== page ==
Instagram: Doing Business with Pretty Pictures
Following the footsteps of Facebook, Twitter and Pinterest, Instagram has finally stepped into the business arena as a lead gen powerhouse. Which is not surprising considering that all three platforms before it followed the same path:
- businesses didn’t take them seriously;
- businesses began to experiment and see results;
- every business started to use the platform to generate leads.
While quality is always the dominating factor in determining whether social media works for your business, oversaturation and payment-based views make Facebook difficult for some businesses to jump in without some serious rep-building. Similarly, Twitter’s myriad tweets can get out of hand and Pinterest doesn’t have the grace of other social media platforms to be anything more than a trust building exercise. But Instagram is a newcomer, quickly on the rise, and the businesses that have taken full advantage of it are seeing it well worth their time. What was once thought of as just pretty pictures has turned out to be a powerful storytelling platform.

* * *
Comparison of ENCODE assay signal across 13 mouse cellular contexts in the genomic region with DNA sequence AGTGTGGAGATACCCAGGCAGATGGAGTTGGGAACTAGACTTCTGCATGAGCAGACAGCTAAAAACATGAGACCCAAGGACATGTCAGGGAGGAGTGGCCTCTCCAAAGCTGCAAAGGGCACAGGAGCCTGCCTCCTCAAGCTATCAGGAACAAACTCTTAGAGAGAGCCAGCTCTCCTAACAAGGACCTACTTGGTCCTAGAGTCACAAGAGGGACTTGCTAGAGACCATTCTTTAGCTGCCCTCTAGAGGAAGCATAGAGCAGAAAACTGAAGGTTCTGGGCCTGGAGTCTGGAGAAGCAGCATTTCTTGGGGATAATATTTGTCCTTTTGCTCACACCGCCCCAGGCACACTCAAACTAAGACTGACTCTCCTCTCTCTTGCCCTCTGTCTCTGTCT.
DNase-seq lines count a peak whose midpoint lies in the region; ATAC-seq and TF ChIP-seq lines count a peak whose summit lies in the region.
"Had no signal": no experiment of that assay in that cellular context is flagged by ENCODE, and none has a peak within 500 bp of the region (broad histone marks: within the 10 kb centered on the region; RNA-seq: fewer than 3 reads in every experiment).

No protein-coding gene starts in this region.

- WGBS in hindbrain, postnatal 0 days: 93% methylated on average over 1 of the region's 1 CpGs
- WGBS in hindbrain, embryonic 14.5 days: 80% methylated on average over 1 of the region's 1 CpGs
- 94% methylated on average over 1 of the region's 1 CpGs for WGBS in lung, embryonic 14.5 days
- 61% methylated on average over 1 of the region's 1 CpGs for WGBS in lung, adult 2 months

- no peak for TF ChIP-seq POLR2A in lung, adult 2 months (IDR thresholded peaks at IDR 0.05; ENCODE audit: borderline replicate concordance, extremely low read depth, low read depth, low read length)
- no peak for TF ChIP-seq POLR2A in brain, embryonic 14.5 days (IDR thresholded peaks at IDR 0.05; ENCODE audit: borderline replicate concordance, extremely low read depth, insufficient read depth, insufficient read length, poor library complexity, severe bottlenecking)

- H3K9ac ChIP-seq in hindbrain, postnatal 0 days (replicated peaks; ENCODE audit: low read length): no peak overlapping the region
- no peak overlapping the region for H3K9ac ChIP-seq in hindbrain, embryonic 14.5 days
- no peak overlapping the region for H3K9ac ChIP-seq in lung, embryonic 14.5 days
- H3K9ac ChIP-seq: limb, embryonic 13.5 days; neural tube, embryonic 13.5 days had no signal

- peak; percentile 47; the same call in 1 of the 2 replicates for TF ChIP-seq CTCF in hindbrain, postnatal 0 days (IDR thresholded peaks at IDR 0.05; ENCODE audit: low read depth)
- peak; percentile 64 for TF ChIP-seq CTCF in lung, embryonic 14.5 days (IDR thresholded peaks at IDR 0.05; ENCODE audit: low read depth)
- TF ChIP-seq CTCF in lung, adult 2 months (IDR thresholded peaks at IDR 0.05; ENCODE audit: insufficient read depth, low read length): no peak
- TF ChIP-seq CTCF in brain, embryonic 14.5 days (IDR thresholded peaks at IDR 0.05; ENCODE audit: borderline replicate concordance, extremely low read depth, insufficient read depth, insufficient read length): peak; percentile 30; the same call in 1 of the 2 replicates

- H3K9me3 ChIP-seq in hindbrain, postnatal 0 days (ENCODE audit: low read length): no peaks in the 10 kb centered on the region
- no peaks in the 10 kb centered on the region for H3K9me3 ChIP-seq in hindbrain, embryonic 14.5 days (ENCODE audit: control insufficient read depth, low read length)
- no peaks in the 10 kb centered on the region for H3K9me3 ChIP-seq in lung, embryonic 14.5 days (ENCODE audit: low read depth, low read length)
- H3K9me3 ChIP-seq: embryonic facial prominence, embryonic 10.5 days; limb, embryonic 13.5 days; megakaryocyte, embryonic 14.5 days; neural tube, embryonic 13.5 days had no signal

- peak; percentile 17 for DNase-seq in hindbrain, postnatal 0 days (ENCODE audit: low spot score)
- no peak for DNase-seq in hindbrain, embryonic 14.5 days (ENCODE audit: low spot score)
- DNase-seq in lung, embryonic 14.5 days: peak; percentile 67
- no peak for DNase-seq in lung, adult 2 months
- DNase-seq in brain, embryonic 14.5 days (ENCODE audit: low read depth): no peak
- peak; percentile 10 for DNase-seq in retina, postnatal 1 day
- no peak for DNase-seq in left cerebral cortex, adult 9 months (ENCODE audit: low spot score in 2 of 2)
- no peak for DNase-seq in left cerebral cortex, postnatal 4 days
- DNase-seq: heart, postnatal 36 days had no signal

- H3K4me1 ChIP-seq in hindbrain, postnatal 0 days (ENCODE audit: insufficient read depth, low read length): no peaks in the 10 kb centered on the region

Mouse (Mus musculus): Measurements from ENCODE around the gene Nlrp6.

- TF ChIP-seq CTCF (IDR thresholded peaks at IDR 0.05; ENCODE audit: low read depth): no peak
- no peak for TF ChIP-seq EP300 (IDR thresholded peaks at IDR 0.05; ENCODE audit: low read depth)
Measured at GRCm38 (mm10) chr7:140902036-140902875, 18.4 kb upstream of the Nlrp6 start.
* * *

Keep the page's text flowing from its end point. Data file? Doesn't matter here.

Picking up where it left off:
So your business is migrating over to Instagram and you’re wondering if all this will be worth it. Here’s a few reasons why you shouldn’t think twice before jumping neck-deep into the Instagram pool:
- Although Instagram has hit 300 million active users, not all businesses are taking advantage of its lead gen and brand cred potential. Many are simply using it as a way to spam their ecommerce promotions. This gives you a relatively open field to play in.
- There is no paid ad system, such as on Facebook. This means it all comes down to three factors: The quality of your posts, how well you convey your message and the hashtags you use. The more effort you put into your posts, the more heads you’ll turn.
- Since there is no way to hyperlink Instagram pictures, businesses are forced to rely on producing content engaging and clever enough to influence users to get out of the app and actually go on their browser to find out more. This creates a more organic transition from curiosity to interest to sale, and narrows the people who really want to buy.